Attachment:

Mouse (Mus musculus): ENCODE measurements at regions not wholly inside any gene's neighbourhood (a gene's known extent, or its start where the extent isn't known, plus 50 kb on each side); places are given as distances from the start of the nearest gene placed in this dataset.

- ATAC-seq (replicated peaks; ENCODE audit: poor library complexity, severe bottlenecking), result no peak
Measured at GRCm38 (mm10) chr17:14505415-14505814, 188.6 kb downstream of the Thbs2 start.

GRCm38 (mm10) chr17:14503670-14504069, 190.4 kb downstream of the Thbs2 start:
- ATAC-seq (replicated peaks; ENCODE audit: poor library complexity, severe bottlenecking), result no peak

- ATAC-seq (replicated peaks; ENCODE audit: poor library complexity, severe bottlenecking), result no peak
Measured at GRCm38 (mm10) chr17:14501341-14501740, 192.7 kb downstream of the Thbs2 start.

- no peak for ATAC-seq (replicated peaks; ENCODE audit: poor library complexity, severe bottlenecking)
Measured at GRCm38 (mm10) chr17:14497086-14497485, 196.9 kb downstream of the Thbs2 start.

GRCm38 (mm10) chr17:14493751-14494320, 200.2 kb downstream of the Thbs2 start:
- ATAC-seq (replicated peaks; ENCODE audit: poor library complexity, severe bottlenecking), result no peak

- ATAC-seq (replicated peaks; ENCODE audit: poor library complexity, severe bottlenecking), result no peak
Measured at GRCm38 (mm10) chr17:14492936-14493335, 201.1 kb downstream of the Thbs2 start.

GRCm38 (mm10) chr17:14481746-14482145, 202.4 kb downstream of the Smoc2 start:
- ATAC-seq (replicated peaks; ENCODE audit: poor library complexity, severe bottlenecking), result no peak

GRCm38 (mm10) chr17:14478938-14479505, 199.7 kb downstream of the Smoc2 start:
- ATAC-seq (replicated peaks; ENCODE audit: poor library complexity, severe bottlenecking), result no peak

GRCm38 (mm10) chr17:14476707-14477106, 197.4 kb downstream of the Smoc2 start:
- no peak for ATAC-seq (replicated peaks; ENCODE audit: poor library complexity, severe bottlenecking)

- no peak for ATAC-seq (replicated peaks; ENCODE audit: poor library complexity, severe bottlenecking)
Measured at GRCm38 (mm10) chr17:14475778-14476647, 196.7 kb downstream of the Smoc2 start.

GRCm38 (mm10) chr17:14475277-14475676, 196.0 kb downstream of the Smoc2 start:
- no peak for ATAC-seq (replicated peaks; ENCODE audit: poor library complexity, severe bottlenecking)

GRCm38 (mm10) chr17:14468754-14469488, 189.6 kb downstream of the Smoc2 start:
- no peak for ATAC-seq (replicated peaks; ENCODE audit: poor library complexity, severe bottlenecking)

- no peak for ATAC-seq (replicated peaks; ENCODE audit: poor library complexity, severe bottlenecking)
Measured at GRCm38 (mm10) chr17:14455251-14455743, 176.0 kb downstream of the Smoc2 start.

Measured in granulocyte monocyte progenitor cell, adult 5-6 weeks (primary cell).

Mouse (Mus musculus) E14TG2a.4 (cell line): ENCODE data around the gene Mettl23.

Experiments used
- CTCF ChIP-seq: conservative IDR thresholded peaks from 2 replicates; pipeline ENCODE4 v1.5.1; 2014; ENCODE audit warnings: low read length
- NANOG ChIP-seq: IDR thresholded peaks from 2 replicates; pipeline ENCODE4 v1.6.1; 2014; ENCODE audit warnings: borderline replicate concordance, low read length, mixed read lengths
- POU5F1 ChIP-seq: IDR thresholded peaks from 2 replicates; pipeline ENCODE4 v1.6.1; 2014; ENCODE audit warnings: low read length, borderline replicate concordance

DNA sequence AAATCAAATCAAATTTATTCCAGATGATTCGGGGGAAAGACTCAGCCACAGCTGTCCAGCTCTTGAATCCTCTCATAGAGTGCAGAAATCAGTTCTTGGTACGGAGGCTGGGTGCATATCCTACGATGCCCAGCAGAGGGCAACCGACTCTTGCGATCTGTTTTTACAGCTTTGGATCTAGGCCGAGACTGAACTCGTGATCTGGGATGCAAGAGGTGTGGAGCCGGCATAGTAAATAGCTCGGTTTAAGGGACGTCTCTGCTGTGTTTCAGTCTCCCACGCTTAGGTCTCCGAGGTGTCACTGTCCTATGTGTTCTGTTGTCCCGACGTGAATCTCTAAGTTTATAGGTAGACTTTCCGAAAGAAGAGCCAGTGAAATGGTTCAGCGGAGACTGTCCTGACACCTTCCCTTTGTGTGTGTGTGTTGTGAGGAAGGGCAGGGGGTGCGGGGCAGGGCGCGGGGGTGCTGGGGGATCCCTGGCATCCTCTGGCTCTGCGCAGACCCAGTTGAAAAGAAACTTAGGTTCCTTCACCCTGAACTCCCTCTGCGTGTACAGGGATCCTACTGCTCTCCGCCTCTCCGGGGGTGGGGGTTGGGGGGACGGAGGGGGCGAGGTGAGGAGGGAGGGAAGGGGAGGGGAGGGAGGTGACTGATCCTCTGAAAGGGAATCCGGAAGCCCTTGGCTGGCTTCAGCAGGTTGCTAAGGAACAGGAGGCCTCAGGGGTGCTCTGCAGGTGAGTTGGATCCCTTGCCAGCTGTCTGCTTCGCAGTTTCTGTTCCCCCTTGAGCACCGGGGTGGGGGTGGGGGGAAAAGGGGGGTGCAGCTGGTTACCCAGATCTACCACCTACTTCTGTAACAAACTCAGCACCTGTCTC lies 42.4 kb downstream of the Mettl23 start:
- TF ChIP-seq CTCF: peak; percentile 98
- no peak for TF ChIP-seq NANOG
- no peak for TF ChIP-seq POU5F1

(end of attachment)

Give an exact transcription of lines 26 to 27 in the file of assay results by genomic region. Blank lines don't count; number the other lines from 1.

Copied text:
- no peak for ATAC-seq (replicated peaks; ENCODE audit: poor library complexity, severe bottlenecking)
Measured at GRCm38 (mm10) chr17:14455251-14455743, 176.0 kb downstream of the Smoc2 start.